I am finding that even stock photographers will be asked to do portraiture even though it is not a specialty. I have taken portraiture contracts but carefully for several reasons. I do not see in my photography something specifically drawing out the beauty or personality of my customers and I want to keep focused on stock. Having written that, I do realize that I would not be asked to shoot these portraits for customers if they did not see in my photography something they want in their portraits. So thank you customers for your confidence and business! I appreciate you!

“All aboard!” Part 1

There are so many things that can be used  as a fresh “vein” in cultivating creativity, but I do not want to ware you out with all of the possibilities. There are literally a million and more options waiting for you!  So this will be the final post in the series of “Cultivating Creativity”.

Could it be possible that we give ourselves too many options in a photo shoot and therefore hinder our ability because we are not focused on the best two or three shots with any variation requested?

Shooting by location can be one of these “open ended” opportunities. On the other hand, there could be some “creative” ways of narrowing the probabilities to make the possible become reality.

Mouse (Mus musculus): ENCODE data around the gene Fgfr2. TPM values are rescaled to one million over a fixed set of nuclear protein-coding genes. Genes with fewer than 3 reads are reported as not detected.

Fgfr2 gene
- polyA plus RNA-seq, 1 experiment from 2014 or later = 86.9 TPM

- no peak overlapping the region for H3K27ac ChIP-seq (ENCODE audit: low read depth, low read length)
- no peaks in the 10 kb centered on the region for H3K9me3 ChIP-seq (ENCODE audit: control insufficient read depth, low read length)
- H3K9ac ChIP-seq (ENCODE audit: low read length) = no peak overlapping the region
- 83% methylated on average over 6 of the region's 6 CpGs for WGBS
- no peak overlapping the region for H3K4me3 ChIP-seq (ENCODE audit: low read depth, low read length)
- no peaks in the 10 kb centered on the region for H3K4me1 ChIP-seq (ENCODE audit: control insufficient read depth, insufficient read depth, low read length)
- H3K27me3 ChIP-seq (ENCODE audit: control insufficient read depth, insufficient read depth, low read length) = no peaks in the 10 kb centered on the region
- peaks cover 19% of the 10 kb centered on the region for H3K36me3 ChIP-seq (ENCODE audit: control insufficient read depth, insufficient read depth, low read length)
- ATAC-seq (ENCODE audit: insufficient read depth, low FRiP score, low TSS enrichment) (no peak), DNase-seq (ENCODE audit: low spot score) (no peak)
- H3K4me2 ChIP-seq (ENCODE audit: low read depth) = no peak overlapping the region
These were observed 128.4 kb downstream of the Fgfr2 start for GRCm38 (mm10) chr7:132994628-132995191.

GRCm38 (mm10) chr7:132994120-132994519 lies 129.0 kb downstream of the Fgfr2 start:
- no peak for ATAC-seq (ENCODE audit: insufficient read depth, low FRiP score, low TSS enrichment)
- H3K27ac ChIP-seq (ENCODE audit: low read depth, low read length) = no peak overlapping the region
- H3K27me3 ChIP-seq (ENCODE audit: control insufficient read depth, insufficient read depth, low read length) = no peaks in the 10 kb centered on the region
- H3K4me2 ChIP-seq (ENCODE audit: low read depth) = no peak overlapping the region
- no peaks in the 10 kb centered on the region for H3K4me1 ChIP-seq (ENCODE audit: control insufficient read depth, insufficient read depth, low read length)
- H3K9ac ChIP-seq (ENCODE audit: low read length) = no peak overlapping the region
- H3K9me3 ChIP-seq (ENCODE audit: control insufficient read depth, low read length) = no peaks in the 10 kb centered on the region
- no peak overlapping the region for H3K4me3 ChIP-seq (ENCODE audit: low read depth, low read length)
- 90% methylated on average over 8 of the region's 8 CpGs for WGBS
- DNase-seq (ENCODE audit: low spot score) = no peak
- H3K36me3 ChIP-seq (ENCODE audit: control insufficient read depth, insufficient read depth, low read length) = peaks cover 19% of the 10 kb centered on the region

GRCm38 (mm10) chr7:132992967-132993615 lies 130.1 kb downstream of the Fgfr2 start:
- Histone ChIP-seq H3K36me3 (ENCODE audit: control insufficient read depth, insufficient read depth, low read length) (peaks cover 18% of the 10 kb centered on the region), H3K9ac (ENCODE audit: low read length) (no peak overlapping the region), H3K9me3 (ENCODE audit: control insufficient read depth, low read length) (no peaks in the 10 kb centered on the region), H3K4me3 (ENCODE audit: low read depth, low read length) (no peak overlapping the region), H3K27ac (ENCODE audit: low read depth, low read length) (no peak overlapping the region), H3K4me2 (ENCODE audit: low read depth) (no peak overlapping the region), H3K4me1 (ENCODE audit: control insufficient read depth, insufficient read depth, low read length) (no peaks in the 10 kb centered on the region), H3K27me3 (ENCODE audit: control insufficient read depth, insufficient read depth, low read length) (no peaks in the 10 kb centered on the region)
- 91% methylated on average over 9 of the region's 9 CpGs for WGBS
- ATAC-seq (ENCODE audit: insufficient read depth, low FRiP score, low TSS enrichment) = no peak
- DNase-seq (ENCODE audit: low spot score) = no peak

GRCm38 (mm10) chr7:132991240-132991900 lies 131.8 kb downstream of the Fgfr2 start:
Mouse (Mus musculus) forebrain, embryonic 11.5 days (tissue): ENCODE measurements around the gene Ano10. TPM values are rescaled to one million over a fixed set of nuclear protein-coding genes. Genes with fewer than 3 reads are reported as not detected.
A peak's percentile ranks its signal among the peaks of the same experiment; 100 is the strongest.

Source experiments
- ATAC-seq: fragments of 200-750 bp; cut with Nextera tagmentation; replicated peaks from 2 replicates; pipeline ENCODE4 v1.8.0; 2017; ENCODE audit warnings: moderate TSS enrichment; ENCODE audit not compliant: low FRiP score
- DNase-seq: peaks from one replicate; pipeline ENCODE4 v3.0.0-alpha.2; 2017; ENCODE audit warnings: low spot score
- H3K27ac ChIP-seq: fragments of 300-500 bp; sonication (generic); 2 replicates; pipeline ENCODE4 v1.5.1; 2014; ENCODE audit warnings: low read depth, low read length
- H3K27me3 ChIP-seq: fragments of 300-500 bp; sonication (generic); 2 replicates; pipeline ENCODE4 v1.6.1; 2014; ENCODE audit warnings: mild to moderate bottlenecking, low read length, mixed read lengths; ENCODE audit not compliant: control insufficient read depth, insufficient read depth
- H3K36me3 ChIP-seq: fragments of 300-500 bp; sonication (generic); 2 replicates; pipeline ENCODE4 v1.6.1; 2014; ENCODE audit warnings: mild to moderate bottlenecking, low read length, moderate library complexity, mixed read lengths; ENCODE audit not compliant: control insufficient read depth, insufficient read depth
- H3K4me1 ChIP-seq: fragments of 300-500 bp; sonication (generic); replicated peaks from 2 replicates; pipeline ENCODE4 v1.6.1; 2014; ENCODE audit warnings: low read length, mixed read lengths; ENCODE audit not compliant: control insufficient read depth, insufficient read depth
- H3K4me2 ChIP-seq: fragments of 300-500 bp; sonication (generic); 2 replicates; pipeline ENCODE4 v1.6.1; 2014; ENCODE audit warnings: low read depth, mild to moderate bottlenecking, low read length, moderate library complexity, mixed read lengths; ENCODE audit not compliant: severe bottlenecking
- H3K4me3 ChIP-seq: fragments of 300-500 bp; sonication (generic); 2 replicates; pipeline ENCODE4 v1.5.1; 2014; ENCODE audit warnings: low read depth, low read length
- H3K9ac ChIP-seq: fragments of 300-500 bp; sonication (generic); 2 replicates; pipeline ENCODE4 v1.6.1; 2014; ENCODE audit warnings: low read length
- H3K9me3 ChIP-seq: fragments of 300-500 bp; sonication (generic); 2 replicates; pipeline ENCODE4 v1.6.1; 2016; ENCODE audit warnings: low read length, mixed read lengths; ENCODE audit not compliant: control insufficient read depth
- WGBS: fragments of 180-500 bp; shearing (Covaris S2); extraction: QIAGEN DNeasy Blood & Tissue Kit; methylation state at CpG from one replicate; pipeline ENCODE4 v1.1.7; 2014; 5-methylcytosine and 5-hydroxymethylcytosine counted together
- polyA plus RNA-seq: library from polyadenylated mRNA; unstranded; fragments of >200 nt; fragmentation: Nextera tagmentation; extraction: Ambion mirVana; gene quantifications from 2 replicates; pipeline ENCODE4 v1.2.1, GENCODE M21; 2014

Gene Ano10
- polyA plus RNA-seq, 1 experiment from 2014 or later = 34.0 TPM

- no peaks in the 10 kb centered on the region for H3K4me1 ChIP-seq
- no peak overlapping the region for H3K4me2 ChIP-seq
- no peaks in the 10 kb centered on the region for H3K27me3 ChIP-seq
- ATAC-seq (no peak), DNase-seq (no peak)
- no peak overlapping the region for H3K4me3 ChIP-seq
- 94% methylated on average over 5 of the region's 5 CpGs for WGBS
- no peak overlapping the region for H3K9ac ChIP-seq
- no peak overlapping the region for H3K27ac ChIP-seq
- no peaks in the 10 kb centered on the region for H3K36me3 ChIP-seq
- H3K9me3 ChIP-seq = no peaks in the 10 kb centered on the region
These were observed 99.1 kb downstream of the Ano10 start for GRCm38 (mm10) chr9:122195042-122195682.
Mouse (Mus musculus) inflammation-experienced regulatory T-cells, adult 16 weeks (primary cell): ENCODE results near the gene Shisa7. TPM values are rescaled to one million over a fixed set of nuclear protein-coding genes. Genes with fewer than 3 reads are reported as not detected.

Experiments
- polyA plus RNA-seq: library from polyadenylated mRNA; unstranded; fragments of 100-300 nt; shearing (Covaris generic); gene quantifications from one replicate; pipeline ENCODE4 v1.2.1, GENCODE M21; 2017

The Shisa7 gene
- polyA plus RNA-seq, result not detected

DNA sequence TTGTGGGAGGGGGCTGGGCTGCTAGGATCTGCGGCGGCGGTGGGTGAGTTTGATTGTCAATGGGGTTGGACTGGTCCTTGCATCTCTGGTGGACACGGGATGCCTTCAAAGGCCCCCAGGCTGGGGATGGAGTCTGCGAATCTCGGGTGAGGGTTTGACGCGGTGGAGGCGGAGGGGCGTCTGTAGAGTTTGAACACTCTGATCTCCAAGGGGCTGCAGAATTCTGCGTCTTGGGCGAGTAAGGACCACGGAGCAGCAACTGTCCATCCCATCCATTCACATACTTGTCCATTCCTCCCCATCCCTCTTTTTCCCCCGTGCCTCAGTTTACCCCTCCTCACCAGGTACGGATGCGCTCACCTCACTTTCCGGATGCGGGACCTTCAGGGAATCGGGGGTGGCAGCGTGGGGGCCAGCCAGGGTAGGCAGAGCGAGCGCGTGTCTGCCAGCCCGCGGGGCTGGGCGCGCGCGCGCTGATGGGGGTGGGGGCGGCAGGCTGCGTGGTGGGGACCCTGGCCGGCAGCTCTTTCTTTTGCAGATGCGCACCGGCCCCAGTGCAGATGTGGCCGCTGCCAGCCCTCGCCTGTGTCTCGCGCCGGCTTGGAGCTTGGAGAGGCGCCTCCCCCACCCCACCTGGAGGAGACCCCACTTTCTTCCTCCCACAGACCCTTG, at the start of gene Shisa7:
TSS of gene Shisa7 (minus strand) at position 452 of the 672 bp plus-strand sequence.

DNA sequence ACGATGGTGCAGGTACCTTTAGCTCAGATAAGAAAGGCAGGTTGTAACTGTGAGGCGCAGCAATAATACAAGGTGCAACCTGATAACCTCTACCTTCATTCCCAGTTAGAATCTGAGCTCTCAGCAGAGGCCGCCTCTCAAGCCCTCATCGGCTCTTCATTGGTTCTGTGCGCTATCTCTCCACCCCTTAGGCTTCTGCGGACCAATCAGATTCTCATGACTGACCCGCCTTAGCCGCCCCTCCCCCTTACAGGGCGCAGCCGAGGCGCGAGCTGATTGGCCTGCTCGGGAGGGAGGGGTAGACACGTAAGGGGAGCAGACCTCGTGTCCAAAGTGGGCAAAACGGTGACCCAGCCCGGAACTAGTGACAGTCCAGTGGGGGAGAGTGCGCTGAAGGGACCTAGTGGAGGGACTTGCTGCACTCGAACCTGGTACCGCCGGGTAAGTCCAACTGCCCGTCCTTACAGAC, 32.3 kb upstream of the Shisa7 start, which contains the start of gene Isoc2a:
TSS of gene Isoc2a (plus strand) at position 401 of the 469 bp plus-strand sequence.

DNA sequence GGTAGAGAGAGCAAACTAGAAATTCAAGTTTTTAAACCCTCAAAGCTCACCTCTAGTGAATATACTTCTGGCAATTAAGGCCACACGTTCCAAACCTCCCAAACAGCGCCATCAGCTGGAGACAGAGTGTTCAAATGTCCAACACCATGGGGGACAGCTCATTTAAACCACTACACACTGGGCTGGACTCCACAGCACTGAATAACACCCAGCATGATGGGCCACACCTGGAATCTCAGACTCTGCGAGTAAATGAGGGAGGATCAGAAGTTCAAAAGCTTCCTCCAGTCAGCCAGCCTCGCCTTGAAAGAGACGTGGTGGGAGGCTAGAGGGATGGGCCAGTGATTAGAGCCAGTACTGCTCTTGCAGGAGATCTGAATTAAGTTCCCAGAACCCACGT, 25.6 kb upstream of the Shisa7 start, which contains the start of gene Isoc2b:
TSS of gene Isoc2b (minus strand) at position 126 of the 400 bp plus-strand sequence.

Take a train station for an illustration: A train station contains so many possibilities that to use it as a portrait location would require some organization in order to come away with a profitable portrait set. In the same way it can be too much for one imagination to work in for stock photography.

Let me first define some terms: (Or at-least this is how I define these terms.)

  • Portraiture – photography which centers on a person and generally includes a recognizable portion of the face.
  • Stock – photography designed as art for any range of uses which may include the human figure for interest.

The basic issue comes down to this; portraiture is photography designed to sell because of emotional attachments, whereas stock sells because of the artistic value. I would sound rather cold if anyone were to hear me say it this way without this explanatory context. This by no means is a put down to portraiture! Portrait photography is one of the most recognized markets in the art world and a very good job done by all of my photography peers, professional and hobbyist alike!

Now let us consider some more ways to narrow our options of shots by location. Shooting some of the basics of composition, such as; leading lines, focal direction, rule of thirds and time lapse.

How about photographing components of an object, or vehicles that come and go from the location? Buildings on the grounds or doorways? You can even make it complicated if you wish; regarding physics, shoot the components of an object which create or absorb friction. …

 

Part 2 will come out this Friday. Stay tuned!